The Commissioner of Taxation is the most common unsecured creditor in insolvent estates and often the biggest. That is not surprising since Federal tax revenues are currently about 21% of GDP.
In 1993 the Commissioner lost his priority over other unsecured creditors in bankruptcy or liquidation for outstanding group tax and PPS debts.
Since then, the Commissioner has looked for other ways to gain de facto priority over unsecured creditors. One method has been to recover tax from directors personally – the “directors penalty notice” provisions of the tax law was also introduced in 1993 partly to compensate the Commissioner for the loss of priority (an excellent paper explaining these provisions in clear terms can be found here, published by Worrells).
Another device given a try by the Commissioner was to garnishee debts owed by third parties to the insolvent company, by notice under section 260-5 of the Taxation Administration Act 1953 (TAA), after a company had gone into liquidation. A notice under s 260-5 gives the Commissioner the right to recover from a third party an amount that the third party owes or may later owe to a taxpayer who is indebted to the Commonwealth for tax. The remedy given to the Commissioner by s 260-5 is available in respect of revenue obligations, which are given the character of “debts” by force of the TAA itself and without the need for a judicial determination. The third party must pay the amount demanded in the notice; failure to comply with the notice is a criminal offence. Upon payment the Commissioner has the right to give to the third party a valid receipt and discharge for money paid in compliance with the notice. In these respects, a notice under s 260-5 operates in the same manner in which a garnishee order issued by a Court operating to attach a debt.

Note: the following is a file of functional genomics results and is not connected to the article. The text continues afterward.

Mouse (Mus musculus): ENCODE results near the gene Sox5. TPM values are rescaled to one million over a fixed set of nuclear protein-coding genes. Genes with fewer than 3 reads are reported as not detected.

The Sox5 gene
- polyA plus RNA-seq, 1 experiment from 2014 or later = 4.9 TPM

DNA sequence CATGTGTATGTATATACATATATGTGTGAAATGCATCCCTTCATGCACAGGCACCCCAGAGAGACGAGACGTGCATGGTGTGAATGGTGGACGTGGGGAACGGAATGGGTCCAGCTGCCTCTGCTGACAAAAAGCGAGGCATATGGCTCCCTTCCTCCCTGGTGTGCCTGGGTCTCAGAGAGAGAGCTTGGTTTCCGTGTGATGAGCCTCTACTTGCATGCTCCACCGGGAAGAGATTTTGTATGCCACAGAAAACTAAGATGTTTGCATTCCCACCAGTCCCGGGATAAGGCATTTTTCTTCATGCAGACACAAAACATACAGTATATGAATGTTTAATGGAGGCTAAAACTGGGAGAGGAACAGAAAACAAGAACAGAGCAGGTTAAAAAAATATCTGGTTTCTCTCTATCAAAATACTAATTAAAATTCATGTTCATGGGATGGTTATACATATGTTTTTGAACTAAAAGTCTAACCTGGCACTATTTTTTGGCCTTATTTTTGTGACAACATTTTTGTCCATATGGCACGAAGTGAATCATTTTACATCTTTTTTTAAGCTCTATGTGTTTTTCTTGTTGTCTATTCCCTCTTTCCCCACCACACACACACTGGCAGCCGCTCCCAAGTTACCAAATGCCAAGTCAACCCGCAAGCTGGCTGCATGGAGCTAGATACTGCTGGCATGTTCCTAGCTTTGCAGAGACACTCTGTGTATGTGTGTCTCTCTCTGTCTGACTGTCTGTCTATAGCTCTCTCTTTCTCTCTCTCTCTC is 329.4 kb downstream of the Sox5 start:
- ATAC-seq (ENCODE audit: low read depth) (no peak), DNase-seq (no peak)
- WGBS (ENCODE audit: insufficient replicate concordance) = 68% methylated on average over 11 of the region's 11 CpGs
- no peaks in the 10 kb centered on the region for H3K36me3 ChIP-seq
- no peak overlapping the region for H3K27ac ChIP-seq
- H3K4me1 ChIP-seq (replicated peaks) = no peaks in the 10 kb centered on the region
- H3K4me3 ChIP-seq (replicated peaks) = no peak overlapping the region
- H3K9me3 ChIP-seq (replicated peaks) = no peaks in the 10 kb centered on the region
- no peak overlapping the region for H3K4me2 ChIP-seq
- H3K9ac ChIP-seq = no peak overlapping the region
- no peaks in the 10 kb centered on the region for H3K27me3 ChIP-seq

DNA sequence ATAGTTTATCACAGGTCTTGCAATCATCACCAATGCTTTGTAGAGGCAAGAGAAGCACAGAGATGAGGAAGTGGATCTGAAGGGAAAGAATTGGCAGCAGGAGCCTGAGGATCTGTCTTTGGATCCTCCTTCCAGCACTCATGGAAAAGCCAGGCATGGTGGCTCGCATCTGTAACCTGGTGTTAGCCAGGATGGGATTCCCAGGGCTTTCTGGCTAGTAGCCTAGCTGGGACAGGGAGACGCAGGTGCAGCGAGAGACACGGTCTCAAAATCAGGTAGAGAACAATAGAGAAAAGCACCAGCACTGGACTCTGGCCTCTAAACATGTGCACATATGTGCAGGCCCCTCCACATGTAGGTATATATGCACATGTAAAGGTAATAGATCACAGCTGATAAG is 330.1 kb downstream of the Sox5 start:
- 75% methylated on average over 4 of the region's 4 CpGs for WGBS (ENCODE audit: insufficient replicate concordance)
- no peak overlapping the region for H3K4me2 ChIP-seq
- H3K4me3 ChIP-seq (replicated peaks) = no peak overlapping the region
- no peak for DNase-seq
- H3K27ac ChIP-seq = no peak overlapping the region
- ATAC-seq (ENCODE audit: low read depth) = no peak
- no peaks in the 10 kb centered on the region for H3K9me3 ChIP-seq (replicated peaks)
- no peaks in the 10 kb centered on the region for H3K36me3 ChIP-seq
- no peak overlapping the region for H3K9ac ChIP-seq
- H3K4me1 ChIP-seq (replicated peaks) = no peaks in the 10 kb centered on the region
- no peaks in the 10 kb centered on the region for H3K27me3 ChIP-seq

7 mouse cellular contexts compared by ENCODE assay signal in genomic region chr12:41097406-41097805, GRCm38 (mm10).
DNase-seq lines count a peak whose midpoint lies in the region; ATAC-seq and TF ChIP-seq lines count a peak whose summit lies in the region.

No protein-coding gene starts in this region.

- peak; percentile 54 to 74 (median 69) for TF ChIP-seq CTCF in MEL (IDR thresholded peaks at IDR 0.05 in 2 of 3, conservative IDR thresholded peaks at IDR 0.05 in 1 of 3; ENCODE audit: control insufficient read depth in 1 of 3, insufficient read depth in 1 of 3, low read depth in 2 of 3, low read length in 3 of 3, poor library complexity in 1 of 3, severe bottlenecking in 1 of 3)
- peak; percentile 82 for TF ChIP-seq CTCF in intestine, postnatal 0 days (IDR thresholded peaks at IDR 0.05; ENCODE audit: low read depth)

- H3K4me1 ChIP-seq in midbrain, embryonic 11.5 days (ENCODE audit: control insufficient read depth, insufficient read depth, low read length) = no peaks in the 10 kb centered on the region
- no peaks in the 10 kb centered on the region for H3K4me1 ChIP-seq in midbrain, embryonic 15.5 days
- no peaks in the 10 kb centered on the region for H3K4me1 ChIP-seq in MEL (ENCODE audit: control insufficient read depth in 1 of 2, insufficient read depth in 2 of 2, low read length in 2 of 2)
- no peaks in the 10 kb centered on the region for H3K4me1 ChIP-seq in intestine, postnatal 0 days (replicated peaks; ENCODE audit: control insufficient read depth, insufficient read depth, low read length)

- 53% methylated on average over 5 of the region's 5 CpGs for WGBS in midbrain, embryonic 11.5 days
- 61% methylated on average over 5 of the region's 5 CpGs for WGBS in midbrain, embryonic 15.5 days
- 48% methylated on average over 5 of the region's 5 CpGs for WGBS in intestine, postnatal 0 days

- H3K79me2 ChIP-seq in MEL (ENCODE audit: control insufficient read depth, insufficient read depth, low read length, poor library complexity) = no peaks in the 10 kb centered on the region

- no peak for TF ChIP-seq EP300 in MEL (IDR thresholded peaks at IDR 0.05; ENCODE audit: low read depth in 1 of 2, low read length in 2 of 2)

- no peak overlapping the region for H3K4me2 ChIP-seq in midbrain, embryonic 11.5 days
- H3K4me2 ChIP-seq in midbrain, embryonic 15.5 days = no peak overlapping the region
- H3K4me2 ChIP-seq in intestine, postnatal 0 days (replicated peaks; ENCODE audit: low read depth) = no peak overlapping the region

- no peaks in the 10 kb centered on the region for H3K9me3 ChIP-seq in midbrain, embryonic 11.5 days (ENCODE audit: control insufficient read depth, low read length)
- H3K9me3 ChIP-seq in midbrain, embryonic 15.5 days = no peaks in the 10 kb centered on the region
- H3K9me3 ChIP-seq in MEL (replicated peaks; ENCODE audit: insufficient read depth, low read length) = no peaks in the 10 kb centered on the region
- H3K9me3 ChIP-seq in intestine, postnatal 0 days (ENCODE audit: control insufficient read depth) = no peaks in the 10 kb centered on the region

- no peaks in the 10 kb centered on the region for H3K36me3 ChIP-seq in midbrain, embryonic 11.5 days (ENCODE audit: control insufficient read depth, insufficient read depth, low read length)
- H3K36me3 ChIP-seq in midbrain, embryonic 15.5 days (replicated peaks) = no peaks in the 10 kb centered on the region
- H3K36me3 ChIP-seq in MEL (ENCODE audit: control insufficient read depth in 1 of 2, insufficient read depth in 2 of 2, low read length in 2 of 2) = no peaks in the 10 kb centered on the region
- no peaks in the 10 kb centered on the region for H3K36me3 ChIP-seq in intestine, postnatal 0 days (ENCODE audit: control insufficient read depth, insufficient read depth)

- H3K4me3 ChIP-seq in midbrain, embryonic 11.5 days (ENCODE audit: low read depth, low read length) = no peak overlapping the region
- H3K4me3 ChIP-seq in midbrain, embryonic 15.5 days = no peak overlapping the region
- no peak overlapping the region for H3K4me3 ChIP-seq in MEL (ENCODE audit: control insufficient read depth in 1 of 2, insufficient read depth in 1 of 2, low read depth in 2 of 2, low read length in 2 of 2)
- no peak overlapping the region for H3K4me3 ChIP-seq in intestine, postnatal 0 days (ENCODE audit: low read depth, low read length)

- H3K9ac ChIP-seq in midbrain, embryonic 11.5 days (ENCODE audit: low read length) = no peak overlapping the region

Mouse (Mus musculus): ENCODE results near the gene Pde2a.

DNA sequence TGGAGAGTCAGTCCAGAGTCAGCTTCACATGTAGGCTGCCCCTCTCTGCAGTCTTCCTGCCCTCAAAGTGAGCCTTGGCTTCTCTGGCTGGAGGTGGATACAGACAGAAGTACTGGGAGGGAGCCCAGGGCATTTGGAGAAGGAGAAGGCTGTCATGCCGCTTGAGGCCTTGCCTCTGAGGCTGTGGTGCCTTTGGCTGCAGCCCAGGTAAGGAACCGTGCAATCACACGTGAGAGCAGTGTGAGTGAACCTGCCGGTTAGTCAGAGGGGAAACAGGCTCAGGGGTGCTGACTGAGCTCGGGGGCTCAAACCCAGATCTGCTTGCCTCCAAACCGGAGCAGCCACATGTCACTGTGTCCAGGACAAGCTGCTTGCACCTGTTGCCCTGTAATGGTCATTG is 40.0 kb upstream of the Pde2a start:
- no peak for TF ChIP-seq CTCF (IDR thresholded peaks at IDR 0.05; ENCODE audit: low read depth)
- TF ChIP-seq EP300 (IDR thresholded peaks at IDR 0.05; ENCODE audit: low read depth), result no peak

In effect the Commissioner was issuing notices to round-up debts owed to the insolvent company that would otherwise be collected by the liquidator, putting the proceeds of the debts exclusively to payment of the Commissioner’s debt. If the debtor responded to the notice and its validity were upheld, then the Commissioner would then restore an effective position of priority, at least as far as proceeds of third party debtors recoveries are concerned.
The Commissioner’s efforts ended badly.
First, the use of garnishee notices in this way was held to be invalid by the High Court (Bruton Holdings Pty Ltd (in liquidation) v Commissioner of Taxation (2009) 239 CLR 346). In a fairly extraordinary display of litigation muscle by the Commissioner (no doubt because of the potential precedent value of a favourable outcome), no less than six related proceedings were fought in the Federal Court and High Court, over about $470,000 held in a solicitor’s trust account, the debt in question.